(Bloomberg) -- Citigroup Inc., HSBC Holdings Plc and Barclays Plc are ordering more staffers to report to company offices five days a week as regulatory changes make it trickier for Wall Street to allow working from home.

Citigroup is requiring about 600 US employees previously eligible to work remotely to commute to company offices full-time, the New York-based firm said in a statement Thursday. Even then, the majority of staff can continue their hybrid schedules, working up to two days a week outside the office, it said.

At HSBC, shifting regulations affect about 530 staff in New York — roughly half of its workforce in the city — and the bank is speaking to them about their options, Mabel Rius, head of human resources for the US and Americas, said in an interview. The firm is trying to let as many people as possible retain the option of logging in from home if they would like to, Rius said. HSBC’s regional chief has said it can avoid a blanket five-day mandate for all staff.

Barclays will require thousands of investment banking staff globally to spend five days a week in the office or traveling to see clients, beginning from June 1, it said late Thursday in a memo. The decision — after Bloomberg reported the bank was weighing a five-day office mandate for more US staff — coincides with the “new regulatory policies,” it said. 

“Being together in the office drives innovation, collaboration and a stronger culture,” wrote Cathal Deasy and Taylor Wright, the firm’s global co-heads of investment banking. “We remain committed to flexible working and we recognize that there will be times when you will need to work from home,” they said, adding that group heads have discretion to allow occasional flexible working where needed. 

The banks are known to be among Wall Street’s more flexible in allowing employees to continue working remotely after the pandemic. The changes come as the Financial Industry Regulatory Authority — the US brokerage industry’s main watchdog — is set to re-instate pre-pandemic rules for monitoring workplaces in coming weeks.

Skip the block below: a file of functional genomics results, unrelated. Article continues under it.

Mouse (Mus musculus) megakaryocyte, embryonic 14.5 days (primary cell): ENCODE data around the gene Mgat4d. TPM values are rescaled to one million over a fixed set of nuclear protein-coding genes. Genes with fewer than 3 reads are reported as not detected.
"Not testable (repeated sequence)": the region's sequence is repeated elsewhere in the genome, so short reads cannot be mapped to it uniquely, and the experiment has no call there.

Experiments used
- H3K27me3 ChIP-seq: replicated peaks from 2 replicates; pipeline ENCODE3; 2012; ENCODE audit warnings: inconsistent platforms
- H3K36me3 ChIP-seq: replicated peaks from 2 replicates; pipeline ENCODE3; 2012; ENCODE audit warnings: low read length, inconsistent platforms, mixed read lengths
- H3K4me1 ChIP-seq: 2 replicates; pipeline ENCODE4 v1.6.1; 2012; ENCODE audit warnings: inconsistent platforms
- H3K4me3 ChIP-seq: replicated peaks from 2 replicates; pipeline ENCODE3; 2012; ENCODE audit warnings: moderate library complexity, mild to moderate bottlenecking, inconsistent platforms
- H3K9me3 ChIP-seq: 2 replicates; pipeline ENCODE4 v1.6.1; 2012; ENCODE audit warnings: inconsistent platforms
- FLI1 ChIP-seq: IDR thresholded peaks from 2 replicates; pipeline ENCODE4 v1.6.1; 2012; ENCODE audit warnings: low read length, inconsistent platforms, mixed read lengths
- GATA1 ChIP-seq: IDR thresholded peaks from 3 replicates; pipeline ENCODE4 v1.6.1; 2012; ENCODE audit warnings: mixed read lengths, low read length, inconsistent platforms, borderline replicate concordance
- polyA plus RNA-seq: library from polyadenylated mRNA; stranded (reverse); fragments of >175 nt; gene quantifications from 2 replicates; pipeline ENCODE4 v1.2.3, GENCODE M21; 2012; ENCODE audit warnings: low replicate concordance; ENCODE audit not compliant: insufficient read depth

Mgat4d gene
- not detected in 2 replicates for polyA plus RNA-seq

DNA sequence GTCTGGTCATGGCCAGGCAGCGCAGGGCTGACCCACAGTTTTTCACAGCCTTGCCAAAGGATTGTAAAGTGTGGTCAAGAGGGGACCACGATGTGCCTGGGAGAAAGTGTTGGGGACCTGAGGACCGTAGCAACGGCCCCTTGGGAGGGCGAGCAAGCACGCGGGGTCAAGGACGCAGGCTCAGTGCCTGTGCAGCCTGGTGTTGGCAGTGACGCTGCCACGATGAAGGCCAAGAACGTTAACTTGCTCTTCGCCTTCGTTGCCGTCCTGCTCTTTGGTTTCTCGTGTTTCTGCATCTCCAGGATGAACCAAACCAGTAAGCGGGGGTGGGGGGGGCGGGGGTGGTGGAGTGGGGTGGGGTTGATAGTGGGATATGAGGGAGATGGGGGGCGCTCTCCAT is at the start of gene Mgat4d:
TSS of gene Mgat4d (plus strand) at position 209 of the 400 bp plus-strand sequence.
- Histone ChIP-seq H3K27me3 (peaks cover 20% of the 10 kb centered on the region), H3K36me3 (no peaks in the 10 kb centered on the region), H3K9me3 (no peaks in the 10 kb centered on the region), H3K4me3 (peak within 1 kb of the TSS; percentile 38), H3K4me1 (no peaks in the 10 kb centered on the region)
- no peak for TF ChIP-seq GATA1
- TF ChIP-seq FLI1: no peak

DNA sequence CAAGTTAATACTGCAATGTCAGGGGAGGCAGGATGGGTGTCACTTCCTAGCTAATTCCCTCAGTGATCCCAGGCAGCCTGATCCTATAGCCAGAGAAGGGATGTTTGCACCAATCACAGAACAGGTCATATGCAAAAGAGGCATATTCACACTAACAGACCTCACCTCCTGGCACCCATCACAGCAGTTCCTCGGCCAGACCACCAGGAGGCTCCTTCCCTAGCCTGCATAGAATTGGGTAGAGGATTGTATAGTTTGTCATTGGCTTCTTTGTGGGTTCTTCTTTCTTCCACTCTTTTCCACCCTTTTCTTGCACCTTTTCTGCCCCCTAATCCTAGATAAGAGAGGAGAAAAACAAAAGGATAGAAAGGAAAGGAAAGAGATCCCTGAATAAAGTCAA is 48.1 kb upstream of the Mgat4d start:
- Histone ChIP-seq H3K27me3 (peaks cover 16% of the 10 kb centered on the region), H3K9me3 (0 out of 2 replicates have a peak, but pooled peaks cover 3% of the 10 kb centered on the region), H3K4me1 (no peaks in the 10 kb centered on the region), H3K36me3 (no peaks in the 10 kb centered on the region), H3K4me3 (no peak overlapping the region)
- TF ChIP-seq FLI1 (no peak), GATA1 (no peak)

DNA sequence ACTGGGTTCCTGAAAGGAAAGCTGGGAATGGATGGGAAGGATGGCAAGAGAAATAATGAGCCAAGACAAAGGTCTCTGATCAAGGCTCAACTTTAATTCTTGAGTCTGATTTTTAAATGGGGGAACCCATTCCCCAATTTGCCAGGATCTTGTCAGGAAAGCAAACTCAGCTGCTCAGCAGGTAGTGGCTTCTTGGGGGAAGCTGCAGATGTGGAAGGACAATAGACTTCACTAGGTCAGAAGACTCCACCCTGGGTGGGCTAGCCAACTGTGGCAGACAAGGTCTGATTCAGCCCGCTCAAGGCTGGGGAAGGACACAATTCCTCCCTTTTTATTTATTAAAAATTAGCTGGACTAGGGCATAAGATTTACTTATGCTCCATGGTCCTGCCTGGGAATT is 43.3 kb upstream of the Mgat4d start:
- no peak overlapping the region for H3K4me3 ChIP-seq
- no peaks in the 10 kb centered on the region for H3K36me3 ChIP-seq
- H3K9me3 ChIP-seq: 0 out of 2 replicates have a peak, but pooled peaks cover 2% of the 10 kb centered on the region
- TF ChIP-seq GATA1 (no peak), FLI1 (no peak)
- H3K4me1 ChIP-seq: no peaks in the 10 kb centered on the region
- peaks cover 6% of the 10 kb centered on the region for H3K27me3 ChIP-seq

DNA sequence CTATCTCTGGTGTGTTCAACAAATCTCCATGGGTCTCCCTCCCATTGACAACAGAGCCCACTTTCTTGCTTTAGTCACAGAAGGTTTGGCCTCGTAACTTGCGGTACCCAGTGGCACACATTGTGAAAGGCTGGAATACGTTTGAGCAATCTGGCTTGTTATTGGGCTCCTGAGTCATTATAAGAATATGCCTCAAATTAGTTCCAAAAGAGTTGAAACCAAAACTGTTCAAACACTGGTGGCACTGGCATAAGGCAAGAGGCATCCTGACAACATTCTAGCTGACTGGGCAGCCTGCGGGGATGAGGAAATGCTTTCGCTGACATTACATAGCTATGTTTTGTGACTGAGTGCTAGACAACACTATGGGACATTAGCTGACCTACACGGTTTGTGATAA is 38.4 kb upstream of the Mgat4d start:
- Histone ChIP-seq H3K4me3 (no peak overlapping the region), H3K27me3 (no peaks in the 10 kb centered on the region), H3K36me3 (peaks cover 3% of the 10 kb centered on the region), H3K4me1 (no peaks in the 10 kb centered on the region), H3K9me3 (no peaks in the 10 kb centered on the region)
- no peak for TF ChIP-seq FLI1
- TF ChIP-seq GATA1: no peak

That may spell the end of remote work for many bank traders and some other dealmakers, as bosses conclude that allowing the practice under Finra’s framework is not worth the trouble or cost. Firms such as Deutsche Bank AG have been sizing up the burden as they weigh changes to their own policies.

The number of staff affected by the Finra shift is relatively small compared to the banks’ total headcount, but comprises an outsized proportion of their revenue-generating staff — making it important that banks manage the transition effectively to retain talent. Citigroup has about 240,000 staff worldwide, while HSBC has about 220,000 and Barclays has about 93,000. A large proportion of the banks’ total headcount sits in consumer-facing divisions like local branches or back-office parts of the bank.

With some bosses blaming Finra’s rules for a new slew of five-day office mandates, regulators have shot back, saying that, if anything, they’re trying to allow greater flexibility — not less.

Read More: Wall Street’s Five-Day Office Rules Aren’t Our Fault, Finra Says

The tension stems from US requirements that banks monitor staff and facilitate periodic workplace inspections. When Covid-19 broke out, regulators initially eased some of their rules to ensure people could work at home. Some of those accommodations are now poised to sunset.

While Finra says the changes don’t require firms to summon staff to offices five days a week, it has acknowledged that compliance requires work.

Some home offices will have to be listed with regulators as so-called “residential supervisory locations.” A pilot program for those sites lays out a system for remotely inspecting them at least every three years, starting in July. Privately, some executives have said that keeping up with the requirements may amount to a hefty price tag to preserve an employee’s ability to log on from the comfort of home.

Firms may ultimately reach different conclusions. Other banks have been weighing a five-day office mandate for some staff, people with knowledge of the matter said earlier this week. 

At Deutsche Bank, executives expect the firm can remain compliant with limited impact on its protocols, according to a person with knowledge of its thinking. Last month, Truist Financial Corp. told investment-banking staff that they must work from the office every weekday from June 1. 

Some of Wall Street’s largest banks — such as Bank of America Corp., JPMorgan Chase & Co. and Goldman Sachs Group Inc. — already have embraced five-day office commutes across many of their desks, at least in practice if not as rules. But some smaller franchises have touted flexibility, which can give them an edge in recruiting and retaining talent.

(Updates with banks’ headcount in eighth paragraph.)

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